BASHIQA, Iraq — New reports emerged Friday of public killings and other atrocities committed against Mosul residents by Islamic State militants, including dozens of civilians whose bullet-riddled bodies were hung from utility poles after they were accused of using cellphones to leak information to Iraqi security forces.

The United Nations human rights office said Islamic State fighters killed some 70 civilians in Mosul this week, part of a litany of abuses to come to light in recent days, including torture, sexual exploitation of women and girls, and use of child soldiers who were filmed executing civilians.

The revelations are the latest reports of Islamic State brutality as the group retreats into the dense urban quarters of Iraq’s second-largest city, forcing the population to go with them as human shields.

In its report, the U.N. human rights office in Geneva said the Islamic State shot and killed 40 people Tuesday after accusing them of “treason and collaboration,” saying they communicated with Iraqi security forces by cellphone. The bodies, dressed in orange jumpsuits, were hung from electrical poles in Mosul.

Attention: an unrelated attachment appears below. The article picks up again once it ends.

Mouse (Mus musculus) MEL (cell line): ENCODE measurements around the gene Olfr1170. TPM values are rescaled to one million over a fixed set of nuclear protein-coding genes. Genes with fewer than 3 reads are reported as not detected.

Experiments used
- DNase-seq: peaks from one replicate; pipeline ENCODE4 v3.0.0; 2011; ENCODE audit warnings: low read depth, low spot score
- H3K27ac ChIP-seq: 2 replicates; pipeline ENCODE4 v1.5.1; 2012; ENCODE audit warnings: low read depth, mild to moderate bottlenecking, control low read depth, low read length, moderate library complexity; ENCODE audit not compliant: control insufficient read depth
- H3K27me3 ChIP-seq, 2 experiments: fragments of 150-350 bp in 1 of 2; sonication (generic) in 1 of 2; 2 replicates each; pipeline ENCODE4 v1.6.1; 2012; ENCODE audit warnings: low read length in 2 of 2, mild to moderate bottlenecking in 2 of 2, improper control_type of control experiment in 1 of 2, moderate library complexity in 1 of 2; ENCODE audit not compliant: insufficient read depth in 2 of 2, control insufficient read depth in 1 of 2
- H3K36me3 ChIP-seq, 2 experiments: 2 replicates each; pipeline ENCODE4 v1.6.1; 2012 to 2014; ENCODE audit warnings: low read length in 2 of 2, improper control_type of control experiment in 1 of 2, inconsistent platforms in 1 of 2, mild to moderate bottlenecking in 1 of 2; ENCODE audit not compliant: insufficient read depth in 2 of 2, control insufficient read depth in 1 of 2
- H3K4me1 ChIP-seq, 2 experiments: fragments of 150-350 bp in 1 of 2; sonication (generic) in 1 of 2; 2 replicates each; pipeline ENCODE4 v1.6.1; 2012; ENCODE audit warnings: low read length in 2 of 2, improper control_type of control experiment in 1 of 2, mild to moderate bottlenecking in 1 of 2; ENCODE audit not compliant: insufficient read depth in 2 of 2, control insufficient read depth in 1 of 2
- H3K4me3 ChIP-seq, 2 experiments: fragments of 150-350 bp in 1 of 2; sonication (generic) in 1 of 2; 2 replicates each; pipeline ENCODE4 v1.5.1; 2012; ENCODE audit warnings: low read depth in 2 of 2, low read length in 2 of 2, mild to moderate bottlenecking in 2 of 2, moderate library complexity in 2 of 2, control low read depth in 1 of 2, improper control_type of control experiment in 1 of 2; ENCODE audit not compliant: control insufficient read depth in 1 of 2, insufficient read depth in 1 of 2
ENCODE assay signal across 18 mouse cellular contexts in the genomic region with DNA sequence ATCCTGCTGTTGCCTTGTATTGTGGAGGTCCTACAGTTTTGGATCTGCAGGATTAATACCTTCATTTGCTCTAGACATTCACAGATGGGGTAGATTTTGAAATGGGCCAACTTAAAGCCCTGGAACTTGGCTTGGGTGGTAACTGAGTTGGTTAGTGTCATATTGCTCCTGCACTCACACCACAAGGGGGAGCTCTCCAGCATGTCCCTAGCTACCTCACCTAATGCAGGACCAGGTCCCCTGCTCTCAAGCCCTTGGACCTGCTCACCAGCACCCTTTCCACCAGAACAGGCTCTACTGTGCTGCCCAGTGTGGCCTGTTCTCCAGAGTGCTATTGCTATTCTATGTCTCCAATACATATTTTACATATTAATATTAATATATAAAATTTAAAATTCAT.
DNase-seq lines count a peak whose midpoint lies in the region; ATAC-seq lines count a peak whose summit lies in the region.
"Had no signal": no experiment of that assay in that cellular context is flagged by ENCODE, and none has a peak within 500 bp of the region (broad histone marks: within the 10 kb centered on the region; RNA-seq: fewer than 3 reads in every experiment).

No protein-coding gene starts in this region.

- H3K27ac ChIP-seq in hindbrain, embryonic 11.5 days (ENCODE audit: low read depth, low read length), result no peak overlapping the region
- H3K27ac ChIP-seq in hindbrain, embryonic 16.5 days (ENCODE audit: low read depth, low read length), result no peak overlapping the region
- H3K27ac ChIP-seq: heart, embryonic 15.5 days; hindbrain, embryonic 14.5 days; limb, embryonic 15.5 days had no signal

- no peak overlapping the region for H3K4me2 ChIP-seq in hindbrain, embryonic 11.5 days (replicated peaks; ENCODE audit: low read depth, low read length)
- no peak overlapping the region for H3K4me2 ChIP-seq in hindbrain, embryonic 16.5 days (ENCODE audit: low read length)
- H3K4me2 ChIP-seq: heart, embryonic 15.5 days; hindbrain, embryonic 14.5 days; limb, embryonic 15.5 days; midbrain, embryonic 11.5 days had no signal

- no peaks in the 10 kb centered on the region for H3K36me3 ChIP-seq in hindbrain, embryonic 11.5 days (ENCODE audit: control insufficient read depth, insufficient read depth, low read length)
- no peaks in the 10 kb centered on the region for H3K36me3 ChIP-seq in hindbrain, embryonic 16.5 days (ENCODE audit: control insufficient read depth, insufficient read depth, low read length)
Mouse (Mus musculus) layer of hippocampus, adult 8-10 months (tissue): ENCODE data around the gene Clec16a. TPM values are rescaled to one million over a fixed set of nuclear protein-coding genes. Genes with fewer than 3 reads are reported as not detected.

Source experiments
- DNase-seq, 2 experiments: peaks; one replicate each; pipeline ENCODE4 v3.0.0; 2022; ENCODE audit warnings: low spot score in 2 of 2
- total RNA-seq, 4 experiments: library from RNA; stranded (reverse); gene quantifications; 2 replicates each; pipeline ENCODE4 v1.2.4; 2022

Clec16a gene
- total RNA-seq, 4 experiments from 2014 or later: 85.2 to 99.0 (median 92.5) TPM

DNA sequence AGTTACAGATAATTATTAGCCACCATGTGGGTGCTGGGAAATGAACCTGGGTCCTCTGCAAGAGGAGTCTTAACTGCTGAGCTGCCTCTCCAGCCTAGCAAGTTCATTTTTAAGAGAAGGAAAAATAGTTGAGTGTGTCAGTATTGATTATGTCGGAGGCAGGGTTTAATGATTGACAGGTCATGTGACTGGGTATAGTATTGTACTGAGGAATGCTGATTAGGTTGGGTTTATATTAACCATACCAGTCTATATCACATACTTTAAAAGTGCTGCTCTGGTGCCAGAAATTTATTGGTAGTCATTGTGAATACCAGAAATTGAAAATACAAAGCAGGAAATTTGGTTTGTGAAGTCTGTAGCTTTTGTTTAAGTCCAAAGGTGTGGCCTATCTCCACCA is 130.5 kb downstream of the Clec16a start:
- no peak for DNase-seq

A day later, the extremists reportedly shot to death 20 civilians at a military base. Their bodies were hung at traffic intersections in Mosul, with signs saying they “used cellphones to leak information.”

A Mosul resident, reached by telephone, said crowds have been watching the killings in horror. One victim was a former police colonel, he said, speaking on condition of anonymity out of fear for his safety.

The violence is part of a disturbing pattern. As the army advances, Islamic State militants have been rounding up thousands of people and killing those with suspected links to the security forces. Soldiers last week discovered a mass grave in the town of Hamam al-Alil, 12 miles south of Mosul, containing some 100 bodies.

At the same time, the militants have gone door to door in villages south of Mosul, ordering hundreds to march at gunpoint into the city. Combat in Mosul’s dense urban areas is expected to be heavy, and the presence of civilians will slow the army’s advance as it seeks to avoid casualties.

Islamic State militants have boasted of the atrocities in grisly online photos and video. The United Nations has urged authorities to collect evidence of abuses to use in prosecuting the militants in tribunals.